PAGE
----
Research findings: The findings from this study expose that Black STEM doctoral students at HBCUs have not reached the proverbial Promise Land. In spite of being in a space that is more diverse, they manage to simultaneously be invisible and hypervisible. An unmerited sense of assumed cultural belonging was highlighted with students reporting a lack of selfethnic reflectors in their programs. In many ways the systemic and institutional structures on HBCUs with respect to STEM doctoral programming mirrored the colonial structures more often associated with HWIS. Their culture and cultural-based experiences as domestic students as well as their academic strengths were often not recognized by mentors while that of international students were. Three themes were supported by the data: Conspicuous Absence, Race Still Matters, and Invisibilized Hypervisibility.

Implications: Better understanding how STEM doctoral mentoring is facilitated at HBCUs holds the promise of informing a mentoring practice that supports cultural liberation instead of cultural degradation and suppression. It becomes one avenue as the “The Call'' suggests to "confront our own complicity in the colonial enterprise" by holding STEM doctoral mentors and the institutions they represent accountable for socially just mentoring practices. Greater intentionality as well as mandated training informed by the study's results are recommended. HBCU faculty doctoral mentors are challenged to be scholar activists who engage mentoring from an advocacy and accomplice framework. The development of STEM scholar activists is the aspiration of more culturally liberative STEM doctoral mentorships. Black students need mentors who are willing and equipped to be advocates and accomplices in their success.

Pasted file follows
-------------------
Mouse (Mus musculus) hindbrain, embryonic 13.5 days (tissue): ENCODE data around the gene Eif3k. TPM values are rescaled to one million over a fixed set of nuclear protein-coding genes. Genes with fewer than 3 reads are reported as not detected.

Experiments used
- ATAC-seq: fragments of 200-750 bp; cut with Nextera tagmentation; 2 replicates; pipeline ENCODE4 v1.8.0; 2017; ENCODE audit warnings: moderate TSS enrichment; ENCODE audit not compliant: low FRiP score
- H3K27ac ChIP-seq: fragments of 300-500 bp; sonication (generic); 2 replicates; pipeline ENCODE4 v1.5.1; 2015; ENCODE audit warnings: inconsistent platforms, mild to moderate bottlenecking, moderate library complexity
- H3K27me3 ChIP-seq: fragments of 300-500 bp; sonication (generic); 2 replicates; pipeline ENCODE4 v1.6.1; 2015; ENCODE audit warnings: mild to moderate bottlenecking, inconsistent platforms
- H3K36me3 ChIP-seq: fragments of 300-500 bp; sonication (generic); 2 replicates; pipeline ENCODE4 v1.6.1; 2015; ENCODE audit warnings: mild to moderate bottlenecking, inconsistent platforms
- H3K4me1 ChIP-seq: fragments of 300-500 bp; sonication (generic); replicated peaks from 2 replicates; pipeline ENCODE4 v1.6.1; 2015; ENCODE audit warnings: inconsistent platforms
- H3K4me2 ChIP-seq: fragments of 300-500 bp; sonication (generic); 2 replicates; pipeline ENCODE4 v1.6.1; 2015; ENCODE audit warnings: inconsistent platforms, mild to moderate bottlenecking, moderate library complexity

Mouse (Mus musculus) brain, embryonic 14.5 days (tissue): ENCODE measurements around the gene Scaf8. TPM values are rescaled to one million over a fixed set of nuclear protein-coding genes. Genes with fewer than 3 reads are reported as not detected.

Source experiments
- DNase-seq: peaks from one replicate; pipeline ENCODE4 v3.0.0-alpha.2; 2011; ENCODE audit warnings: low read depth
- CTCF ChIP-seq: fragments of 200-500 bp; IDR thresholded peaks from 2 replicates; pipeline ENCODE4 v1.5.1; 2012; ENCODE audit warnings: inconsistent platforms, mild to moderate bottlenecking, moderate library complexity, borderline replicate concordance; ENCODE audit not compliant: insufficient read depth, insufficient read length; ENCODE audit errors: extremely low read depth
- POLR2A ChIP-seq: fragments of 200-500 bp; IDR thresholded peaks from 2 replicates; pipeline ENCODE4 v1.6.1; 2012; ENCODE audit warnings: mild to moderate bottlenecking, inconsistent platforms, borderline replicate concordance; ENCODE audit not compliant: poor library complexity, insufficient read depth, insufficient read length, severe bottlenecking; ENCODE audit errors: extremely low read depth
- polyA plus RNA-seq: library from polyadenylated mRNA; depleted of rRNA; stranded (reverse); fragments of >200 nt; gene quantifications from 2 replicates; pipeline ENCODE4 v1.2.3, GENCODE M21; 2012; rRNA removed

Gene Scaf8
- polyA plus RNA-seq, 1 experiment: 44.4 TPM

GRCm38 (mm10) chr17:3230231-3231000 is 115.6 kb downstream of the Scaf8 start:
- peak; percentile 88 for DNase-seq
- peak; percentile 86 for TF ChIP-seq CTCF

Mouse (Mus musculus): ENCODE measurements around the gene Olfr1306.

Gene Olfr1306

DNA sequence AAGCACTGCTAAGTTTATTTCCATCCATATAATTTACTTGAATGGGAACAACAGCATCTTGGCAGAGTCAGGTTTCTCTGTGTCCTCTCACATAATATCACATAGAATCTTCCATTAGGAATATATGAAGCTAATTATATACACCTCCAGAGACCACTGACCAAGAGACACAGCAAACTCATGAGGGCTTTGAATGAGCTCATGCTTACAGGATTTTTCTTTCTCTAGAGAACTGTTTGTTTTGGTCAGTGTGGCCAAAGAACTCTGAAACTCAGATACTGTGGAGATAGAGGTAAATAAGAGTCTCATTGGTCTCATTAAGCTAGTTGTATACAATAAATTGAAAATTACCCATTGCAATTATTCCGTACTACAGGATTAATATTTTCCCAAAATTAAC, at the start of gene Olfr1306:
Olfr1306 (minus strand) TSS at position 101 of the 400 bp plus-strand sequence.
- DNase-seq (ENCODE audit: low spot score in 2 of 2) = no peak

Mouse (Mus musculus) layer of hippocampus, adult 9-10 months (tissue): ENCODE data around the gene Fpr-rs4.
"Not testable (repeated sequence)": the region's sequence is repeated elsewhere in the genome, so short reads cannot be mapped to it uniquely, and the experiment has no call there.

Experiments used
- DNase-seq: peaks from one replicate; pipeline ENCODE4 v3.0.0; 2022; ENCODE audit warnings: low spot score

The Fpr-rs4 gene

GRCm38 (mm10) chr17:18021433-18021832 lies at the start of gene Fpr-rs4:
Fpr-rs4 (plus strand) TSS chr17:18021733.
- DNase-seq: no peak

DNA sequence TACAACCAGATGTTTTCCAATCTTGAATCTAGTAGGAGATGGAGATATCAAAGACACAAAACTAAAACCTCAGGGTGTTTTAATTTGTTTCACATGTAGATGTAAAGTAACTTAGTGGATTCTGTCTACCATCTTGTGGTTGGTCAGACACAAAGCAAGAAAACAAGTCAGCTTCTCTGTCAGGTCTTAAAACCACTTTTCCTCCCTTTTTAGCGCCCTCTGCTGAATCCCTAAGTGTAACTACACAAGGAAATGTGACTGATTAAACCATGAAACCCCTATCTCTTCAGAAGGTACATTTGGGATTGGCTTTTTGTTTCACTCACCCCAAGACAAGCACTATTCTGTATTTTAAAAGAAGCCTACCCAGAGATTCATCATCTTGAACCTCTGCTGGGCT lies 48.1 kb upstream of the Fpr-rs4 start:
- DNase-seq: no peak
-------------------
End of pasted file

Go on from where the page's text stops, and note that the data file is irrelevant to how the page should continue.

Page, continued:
Merriweather, L., & Lambert, M., & Casey, S., & Howell, C., & Douglas, N. (2022, August), Invisibilized Hypervisibility: Black STEM Doctoral Students, HBCUs, and Mentoring Paper presented at 2022 ASEE Annual Conference & Exposition, Minneapolis, MN.